According to a recent Playbook scoop, the White House has been working on changes to the H-1B visa program behind the scenes with members of the Justice Department (DOJ) in order to bring the program in line with Mr. Trump’s “Buy American and Hire American” executive order.
Some of the proposed changes could seriously undermine the program, and make it much more difficult for U.S. employers to fill their labor shortages with highly skilled foreign workers. But how much can the White House actually change without going through Congress? The answer: not much.
The possible changes the Trump administration is reportedly looking into include reducing the H-1B cap — the number of H-1B visas given out each year — and reducing the duration of the visa, even though we routinely run out of visas within days of the H-1B opening each year.
The White House and DOJ are also exploring new hoops for employers to jump through before they can hire foreign workers, like requiring that they post their jobs online first, and then requiring that they submit semi-annual reports on the duties performed by each of their foreign workers. There is additional interest in reducing the “optional practical training” (OPT) program used by STEM graduates to work in the U.S. for three years following graduation.
Unfortunately for the Trump administration, reducing the visa cap and duration will require passing legislation in Congress. Both the visa cap, exceptions to the cap, and the visa duration are specifically laid out in the Immigration and Nationality Act (INA), which means that they can’t simply be changed through federal regulation.
The same goes for most of the requirements for employers. Adding a requirement that employers hire U.S. workers first is unnecessary; the requirement already exists in the INA as part of a complete Labor Certification Application (LCA), which lays out the requirements that employers must fulfill before they can sponsor an H-1B employee.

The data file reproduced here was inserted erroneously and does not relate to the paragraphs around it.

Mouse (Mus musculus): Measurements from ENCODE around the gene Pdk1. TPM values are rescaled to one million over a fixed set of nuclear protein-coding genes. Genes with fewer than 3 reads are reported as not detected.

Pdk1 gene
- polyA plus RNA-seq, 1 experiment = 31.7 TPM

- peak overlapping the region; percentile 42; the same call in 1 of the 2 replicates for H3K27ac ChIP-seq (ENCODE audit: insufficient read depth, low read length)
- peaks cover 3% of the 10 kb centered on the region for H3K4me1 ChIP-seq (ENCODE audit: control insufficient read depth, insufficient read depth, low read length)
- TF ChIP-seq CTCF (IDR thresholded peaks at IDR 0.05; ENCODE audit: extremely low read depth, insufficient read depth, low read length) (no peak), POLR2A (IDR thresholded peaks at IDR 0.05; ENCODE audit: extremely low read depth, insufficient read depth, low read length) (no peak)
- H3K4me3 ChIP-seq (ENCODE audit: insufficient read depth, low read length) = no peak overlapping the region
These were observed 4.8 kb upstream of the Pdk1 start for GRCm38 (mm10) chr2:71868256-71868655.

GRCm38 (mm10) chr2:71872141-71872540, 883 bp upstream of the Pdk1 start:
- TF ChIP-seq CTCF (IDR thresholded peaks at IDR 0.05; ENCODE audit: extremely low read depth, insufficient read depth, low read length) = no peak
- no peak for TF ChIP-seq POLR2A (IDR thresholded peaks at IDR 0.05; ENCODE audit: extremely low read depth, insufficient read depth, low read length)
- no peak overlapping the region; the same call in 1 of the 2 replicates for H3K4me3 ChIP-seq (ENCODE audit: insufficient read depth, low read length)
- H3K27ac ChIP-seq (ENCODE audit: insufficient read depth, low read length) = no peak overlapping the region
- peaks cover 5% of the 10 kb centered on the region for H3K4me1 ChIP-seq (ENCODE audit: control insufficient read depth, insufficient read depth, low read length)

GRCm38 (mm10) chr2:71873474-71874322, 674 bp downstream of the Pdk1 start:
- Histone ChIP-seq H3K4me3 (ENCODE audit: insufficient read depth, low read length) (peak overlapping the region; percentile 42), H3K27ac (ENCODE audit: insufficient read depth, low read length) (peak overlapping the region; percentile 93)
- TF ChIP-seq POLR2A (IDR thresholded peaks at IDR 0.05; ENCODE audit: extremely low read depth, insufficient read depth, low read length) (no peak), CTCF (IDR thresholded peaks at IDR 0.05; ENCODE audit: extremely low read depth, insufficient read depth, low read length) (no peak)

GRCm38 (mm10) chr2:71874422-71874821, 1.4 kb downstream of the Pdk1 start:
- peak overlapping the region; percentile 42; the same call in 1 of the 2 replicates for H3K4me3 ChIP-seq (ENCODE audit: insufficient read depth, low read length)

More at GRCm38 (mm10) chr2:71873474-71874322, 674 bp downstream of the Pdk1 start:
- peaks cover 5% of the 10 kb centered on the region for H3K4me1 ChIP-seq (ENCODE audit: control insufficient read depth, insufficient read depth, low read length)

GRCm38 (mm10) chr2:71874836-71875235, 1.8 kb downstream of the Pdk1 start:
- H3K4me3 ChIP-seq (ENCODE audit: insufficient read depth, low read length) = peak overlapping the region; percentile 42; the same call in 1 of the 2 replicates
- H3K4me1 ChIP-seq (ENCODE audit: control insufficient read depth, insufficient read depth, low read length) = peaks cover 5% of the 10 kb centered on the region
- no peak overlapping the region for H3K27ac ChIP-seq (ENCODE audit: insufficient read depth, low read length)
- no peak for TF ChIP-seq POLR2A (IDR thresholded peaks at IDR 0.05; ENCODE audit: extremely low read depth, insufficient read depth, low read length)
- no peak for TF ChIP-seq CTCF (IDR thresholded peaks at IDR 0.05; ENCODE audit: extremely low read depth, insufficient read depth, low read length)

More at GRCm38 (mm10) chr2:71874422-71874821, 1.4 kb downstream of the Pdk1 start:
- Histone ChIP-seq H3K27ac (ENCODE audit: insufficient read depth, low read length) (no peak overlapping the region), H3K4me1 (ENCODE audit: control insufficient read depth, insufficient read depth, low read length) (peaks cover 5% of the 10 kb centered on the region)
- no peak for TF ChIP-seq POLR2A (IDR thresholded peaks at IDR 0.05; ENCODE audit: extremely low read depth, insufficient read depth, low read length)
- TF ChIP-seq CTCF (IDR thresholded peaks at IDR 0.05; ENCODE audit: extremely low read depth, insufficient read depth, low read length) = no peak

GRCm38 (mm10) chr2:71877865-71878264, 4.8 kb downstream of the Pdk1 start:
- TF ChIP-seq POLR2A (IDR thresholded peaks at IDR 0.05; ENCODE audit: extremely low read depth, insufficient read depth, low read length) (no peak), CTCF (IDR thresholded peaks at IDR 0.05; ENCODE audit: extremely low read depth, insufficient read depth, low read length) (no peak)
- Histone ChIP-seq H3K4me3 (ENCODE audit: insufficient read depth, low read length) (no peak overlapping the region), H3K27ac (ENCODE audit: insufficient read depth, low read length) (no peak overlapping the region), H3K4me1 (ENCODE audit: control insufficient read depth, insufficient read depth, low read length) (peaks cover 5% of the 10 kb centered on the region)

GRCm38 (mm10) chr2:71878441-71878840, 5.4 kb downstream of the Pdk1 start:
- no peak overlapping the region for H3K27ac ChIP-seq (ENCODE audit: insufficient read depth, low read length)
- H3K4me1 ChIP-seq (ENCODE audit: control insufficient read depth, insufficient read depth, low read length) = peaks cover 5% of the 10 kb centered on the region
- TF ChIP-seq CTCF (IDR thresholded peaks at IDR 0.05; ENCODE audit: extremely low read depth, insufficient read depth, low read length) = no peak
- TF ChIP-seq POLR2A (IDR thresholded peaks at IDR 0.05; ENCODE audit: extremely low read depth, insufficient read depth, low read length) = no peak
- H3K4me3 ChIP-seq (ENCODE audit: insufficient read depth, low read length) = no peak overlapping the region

Second, in order to require that employers advertise their jobs online first, Congress must add a provision into the LCA section of the INA which already includes significant worker protections. For example, employers must ensure that hiring an H-1B won’t affect the working conditions of U.S. workers, and take good faith steps to recruit a U.S. worker for the job before they apply to sponsor an H-1B worker.
The two changes the Trump administration can make through the regulatory process include cutting back of the OPT program, and adding a requirement that employers submit semi-annual reports on their H-1B employees.
The OPT program exists entirely as a regulatory scheme, and has been extended through regulatory changes from the Department of Homeland Security in the past, so new regulations can reduce this program. However, such changes must go through a notice-and-comment process before they can take effect, so this change won’t take place anytime soon.
No reporting requirements exist for H-1B employers in either the INA or in the federal regulations on the program. While the regulations on H-1B visas focus mostly on petition requirements for employers, and skill and documentation requirements for the visa-holders, it isn’t outlandish to imagine a place for a reporting requirement in this scheme.
Unless President Trump is secretly working with lawmakers to put legislation together on these proposals, employers of H-1B workers likely have little to fear from the executive branch on this front at the moment. While the President has clearly made a concerted effort to enact sweeping immigration policy change entirely on his own, his powers in this realm remain limited.